Alfie praises Ovechkin

CHRIS STEVENSON -- Ottawa Sun

, Last Updated: 11:48 AM ET

WASHINGTON -- Daniel Alfredsson knows who would get his vote as the NHL's best player this season.

"Alexander Ovechkin," said the Senators captain, without hesitation.

Not just rookie of the year.

Best player, bar none, in the NHL.

That's high praise for the Capitals rookie from Alfredsson, a player who sets pretty high standards himself.

Alfredsson is impressed with Ovechkin's rare skill in the NHL today, the ability to beat people one-on-one and seemingly create something out of nothing.

"He can make chicken soup out of chicken (bleep)," said Alfredsson. "Everybody is coached so well, every defenceman knows how to play the one-on-one. It's very rare that you see it and he can beat people clean. That's the key. He can create chances from nothing, really.

"I just think he's got everything you could want. He's a great skater, he's a great stickhandler, good one-on-one and he's got a really good work ethic.

"He's the best player consistently. What he's done with that team? To be able to put up those numbers ... but I don't think he's all about the numbers, either."

The Senators face Ovechkin and the Caps today at 3 p.m. with the 20-year-old Ovechkin looking to rekindle his scoring touch.

The runaway candidate for rookie of the year had a seven-game goal scoring streak (a Caps record) snapped Friday night in the Caps' 4-3 shootout loss to the New Jersey Devils. In that span, he brought his season total to 42 goals (second in the league) and had an incredible 35 shots, 24 in the last three games of the streak.

When defencemen try to close the gap on him to take that shot away, that's when Ovechkin, who seems to do everything at top speed, can embarrass them.

"Beating a guy one-on-one is so hard these days. You don't see it too often," said Alfredsson. "To do it, you have to be able to do some pretty special things. He's got the speed and he's got the threat of the shot that makes the defenceman even more cautious, too. That's the key to beating a guy one-on-one. I can't do it."

Ovechkin also impresses Alfredsson with his willingness to take and give a hit, a trait not often seen in a lot of high-end players.

That's what separates him from a player like Atlanta Thrasher Ilya Kovalchuk and from a player like fellow rookie Sidney Crosby of the Pittsburgh Penguins, said Alfredsson.

"I haven't seen a rookie like him in I don't know how long. Kovalchuk was good, but he's another step ahead of him, just because he adds another dimension of being physical.

"He doesn't get frustrated if he gets hit, either. He gets up and keeps playing. Not like the other rookie (Crosby), who starts crying. I think there's a big difference in the attitude. He's pretty impressive with the way he's handled himself overall. He loves the game, no question."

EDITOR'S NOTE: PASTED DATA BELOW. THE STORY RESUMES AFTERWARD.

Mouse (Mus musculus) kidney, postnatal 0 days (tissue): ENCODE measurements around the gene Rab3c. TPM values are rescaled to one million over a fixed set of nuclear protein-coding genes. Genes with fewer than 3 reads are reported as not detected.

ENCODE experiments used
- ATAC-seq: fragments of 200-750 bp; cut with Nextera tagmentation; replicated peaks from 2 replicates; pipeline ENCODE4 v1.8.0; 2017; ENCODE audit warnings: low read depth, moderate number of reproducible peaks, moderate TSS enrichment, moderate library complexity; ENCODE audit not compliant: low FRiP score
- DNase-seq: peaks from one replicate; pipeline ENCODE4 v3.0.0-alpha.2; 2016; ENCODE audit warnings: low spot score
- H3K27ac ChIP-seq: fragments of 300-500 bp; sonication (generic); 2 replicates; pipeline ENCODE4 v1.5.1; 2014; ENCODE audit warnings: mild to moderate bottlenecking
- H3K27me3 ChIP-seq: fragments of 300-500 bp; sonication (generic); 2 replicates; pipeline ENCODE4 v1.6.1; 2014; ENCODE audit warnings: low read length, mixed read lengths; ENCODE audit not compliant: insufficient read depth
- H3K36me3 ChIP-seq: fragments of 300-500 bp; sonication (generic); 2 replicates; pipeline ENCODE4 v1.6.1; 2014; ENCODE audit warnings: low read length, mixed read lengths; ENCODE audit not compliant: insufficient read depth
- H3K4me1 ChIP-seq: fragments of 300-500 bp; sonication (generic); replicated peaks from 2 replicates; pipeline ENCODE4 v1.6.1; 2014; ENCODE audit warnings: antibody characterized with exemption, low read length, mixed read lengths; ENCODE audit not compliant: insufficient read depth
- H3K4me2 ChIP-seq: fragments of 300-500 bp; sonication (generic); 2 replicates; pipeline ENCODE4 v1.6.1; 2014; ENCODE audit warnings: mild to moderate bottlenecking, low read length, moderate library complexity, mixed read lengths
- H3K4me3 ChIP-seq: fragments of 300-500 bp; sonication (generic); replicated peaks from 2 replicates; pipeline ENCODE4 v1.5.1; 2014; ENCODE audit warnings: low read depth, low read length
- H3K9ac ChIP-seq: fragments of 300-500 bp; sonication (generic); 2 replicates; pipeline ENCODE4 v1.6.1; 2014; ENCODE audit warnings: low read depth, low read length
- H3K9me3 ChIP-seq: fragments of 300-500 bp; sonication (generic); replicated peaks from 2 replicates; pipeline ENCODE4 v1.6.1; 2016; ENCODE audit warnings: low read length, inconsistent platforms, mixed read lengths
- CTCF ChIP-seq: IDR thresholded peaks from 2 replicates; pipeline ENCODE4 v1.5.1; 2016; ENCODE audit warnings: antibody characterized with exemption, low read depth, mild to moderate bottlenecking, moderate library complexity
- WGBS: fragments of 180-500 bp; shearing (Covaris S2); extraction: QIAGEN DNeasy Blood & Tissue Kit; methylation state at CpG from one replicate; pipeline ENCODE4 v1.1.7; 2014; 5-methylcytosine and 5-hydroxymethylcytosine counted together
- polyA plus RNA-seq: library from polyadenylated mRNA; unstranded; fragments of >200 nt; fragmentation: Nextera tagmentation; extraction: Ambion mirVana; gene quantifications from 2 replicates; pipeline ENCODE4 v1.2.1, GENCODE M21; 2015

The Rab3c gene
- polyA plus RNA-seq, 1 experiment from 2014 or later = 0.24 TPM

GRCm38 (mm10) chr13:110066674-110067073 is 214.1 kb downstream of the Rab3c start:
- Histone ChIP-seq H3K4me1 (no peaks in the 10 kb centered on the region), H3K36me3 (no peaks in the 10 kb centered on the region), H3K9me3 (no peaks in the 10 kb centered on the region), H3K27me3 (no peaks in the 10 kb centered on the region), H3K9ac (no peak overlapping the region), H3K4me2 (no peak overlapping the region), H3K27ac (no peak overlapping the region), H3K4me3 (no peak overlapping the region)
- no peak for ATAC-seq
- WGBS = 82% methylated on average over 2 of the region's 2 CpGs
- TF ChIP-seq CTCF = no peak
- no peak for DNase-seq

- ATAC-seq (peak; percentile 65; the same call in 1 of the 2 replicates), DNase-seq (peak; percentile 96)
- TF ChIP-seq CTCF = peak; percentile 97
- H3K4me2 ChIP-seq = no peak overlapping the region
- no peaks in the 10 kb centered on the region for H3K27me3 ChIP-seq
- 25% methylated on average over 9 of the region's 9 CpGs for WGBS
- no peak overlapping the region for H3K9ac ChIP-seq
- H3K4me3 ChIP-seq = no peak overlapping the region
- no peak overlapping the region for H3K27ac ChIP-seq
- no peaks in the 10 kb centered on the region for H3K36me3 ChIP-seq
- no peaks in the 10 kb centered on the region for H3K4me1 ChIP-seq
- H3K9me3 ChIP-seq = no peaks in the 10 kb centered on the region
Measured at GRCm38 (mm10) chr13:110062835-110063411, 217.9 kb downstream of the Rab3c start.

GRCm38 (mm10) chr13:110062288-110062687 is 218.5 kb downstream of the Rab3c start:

The task of trying to cover Ovechkin will fall again to the Senators defensive tandem of Zdeno Chara and Chris Phillips.

Kovalchuk was blanked 5-on-5 in Ottawa's 3-1 win over the Thrashers Friday night thanks to Chara coming up with one of his best games in what has been a so-so year for him.

Without the benefit of last change, Senators coach Bryan Murray and the players did a great job of recognizing when Kovalchuk was on the ice and getting the matchups they wanted Friday night.

"It's like a cat-and-mouse game," said Chara. "You're watching their bench. Sometimes you jump on and they jump off and you wind up playing two or three shifts in a row. That's okay, that's what I train for in the summer. Then the other guys get frustrated with what you're doing and just stop trying to get their matchups.

"I remember one game against Vancouver, I think I had 47 shifts. Every time I went on the ice, (Markus) Naslund went back to the bench. He would see me jump on and he would jump off. I think there were a bunch of two- or three-second shifts.

"Some nights they're going to get their chances. They're great players. I like the challenge and the motivation of playing guys like that. You have to be on your toes for 60 minutes. If you give them a chance to get going, suddenly they're controlling the game. I like to be the guy in control and dictating the game."

So far, so good.

In two games against the Senators this year, Ovechkin has one goal (shorthanded) with eight shots and is minus-3.

chris.stevenson@ott.sunpub.com


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